Guben: F. Fechner, n.d., but circa 1850s.
4.5 x 6.75 inches, pp. , 39, with hand-colored frontis and seven additional hand-colored plates. Original paper-covered boards printed in gilt and green, boards rubbed and a bit faded, paper cracked at the lower rear joint, text pages (but not illustrations) with old dampstaining; good.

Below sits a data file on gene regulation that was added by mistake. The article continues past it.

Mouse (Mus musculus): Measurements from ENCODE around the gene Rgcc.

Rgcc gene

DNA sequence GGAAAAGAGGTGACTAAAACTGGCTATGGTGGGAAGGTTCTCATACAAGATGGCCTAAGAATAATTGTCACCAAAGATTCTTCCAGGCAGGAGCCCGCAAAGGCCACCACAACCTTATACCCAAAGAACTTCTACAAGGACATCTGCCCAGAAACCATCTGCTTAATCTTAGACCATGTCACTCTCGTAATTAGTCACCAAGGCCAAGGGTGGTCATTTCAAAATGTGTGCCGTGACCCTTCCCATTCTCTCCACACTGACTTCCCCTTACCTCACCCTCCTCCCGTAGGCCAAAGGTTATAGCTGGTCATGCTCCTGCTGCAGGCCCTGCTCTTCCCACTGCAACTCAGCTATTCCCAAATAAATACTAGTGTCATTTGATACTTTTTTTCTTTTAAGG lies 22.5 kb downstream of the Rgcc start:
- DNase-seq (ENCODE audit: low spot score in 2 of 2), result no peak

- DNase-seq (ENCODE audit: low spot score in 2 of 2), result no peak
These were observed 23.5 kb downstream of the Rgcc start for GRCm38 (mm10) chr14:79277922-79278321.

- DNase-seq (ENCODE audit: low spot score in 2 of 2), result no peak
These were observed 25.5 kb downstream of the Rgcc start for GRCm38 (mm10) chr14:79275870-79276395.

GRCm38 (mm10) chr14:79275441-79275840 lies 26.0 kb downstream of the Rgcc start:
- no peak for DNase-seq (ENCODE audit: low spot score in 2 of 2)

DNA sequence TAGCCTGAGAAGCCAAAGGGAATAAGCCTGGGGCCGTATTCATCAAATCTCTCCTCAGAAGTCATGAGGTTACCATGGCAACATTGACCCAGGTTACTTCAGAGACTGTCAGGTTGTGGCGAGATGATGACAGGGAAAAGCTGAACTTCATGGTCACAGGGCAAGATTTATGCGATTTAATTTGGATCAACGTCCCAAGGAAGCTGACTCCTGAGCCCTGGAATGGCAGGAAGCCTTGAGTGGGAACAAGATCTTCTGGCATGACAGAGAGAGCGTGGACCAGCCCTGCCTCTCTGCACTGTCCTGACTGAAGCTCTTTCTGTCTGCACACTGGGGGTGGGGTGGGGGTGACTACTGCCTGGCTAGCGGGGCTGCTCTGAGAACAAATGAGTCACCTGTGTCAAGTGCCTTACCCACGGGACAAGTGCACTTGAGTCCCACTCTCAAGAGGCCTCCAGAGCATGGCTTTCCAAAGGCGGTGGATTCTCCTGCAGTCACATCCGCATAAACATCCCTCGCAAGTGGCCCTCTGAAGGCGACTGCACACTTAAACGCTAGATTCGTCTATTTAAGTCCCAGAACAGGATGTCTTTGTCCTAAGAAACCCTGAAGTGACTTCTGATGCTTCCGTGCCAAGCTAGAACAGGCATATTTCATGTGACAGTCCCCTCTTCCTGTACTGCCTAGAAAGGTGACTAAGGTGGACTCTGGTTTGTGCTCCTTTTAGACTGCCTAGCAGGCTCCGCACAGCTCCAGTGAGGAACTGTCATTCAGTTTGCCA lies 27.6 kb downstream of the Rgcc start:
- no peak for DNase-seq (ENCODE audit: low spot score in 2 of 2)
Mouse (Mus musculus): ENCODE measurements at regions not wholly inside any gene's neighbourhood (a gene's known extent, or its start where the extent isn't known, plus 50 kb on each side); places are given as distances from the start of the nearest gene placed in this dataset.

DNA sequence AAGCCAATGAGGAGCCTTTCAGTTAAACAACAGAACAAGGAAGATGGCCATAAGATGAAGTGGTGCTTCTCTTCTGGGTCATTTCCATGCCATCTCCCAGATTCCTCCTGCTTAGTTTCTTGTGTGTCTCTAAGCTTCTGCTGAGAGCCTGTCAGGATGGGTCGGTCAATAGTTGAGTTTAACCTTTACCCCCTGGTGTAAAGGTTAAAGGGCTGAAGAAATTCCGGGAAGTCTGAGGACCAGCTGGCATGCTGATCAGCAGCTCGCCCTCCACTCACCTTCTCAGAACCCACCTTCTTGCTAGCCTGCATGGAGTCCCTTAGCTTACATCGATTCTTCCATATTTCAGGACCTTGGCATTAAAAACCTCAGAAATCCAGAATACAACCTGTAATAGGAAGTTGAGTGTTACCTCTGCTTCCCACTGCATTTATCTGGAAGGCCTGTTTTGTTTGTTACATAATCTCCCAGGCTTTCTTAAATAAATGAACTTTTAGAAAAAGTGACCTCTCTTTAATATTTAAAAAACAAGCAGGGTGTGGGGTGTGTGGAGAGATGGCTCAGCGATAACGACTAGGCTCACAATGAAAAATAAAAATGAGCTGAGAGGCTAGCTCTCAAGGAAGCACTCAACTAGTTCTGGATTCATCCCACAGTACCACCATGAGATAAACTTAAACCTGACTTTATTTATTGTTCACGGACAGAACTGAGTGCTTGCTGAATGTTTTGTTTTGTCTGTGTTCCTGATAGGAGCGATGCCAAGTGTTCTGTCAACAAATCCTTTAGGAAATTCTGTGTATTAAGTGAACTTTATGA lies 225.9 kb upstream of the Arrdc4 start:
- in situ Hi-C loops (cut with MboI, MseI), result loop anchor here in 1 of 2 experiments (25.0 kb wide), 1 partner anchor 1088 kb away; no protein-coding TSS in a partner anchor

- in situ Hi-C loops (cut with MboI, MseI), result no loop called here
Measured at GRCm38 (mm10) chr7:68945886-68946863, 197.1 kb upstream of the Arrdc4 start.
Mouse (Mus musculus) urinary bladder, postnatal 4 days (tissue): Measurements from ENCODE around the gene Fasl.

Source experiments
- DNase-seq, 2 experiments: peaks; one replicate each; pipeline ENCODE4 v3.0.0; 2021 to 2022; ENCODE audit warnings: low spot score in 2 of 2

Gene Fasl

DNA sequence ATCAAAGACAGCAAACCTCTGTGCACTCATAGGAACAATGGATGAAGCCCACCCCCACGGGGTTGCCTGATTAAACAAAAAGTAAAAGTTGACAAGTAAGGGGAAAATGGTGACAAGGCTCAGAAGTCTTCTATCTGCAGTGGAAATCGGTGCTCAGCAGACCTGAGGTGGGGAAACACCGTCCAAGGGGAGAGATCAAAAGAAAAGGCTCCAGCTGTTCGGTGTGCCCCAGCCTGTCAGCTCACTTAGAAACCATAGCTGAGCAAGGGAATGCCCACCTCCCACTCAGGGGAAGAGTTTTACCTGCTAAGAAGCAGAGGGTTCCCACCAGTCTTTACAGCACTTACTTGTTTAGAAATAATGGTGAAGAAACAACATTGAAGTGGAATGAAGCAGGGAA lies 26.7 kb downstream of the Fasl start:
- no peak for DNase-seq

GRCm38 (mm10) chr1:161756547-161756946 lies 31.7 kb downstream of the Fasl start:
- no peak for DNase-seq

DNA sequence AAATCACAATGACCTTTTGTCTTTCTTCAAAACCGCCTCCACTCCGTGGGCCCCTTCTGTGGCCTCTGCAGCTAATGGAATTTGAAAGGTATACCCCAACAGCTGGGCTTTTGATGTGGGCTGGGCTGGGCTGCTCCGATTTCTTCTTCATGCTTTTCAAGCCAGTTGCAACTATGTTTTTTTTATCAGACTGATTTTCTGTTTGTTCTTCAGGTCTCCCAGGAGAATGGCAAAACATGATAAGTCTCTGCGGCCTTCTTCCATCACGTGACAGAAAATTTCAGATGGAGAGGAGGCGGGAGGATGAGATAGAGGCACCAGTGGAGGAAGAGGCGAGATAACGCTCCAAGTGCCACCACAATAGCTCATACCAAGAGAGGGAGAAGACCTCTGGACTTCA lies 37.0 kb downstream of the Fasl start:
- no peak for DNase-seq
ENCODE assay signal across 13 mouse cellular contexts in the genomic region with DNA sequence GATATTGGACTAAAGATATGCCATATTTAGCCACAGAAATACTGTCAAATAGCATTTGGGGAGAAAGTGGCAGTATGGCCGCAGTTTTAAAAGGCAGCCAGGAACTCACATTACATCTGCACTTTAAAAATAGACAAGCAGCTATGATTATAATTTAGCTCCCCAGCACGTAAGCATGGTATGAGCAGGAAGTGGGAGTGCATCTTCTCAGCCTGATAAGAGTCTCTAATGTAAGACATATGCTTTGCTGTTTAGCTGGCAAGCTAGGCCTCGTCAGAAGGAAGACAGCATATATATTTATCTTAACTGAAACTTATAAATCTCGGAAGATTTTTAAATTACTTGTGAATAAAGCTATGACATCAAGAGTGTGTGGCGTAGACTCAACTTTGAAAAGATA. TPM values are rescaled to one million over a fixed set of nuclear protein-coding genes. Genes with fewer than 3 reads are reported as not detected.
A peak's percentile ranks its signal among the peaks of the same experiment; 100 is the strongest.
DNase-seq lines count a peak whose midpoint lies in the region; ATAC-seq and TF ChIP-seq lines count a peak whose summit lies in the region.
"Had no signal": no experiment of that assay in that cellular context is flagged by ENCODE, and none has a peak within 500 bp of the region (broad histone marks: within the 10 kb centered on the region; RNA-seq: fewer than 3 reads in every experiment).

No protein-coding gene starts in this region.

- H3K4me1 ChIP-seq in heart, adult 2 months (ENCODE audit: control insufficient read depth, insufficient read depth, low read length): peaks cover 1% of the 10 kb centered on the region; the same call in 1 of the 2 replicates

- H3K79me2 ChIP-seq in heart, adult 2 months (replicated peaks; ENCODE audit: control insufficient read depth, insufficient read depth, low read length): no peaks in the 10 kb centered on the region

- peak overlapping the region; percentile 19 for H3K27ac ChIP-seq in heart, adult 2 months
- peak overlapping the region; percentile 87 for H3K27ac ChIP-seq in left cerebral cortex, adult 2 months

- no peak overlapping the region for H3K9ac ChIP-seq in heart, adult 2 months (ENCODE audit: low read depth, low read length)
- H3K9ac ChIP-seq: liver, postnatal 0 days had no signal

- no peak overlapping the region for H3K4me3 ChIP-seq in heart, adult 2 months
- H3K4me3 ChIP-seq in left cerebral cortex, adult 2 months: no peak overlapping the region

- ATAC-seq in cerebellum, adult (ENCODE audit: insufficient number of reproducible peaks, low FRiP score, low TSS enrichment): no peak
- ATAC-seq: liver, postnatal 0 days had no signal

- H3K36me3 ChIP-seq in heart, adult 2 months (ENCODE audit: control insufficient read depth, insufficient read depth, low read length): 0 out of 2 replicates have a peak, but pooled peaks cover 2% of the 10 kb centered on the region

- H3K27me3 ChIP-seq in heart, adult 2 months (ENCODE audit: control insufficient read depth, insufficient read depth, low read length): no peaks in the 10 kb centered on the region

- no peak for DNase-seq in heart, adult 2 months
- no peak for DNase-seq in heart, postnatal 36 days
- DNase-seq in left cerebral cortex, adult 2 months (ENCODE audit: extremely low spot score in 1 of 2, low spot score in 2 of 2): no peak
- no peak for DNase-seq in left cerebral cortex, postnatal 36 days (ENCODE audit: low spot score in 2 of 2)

This Gold Rush-era children's book recounts a trip around the Horn with plenty of derring-do along the way (shipwrecked slave ships, daring rescue attempts, stops in romantic ports of call), culminating in wealth, health, and happiness for all in the Land of Gold. Although frequently cataloged as proceeding from the pen of Clara de Chatelain, who wrote frequently under the pseudonym of Leopold Wray, it appears that the translator here was a Leopold Wray in his very own right, and not a figment of Mrs. de Chatelain's imagination. (Not only does translating German not appear to have been one of de Chatelain's numerous talents, several early bibliographies list the work straightforwardly as Dr. Dietrich's, and we find evidence of another work from the German translated by Wray). Kurutz (194) writes: "This illustrated juvenile book tells the story of Fred and his family and their adventures on the voyage to California. His father joined the American Emigration Company in 1851. Much of the plot centers around the slave trade. The last three chapters cover California, including the aftermath of a lynching and an attempted robbery. In the last chapter, Fred hands a miner a divining rod and gold is discovered." See also Cowan p. 169.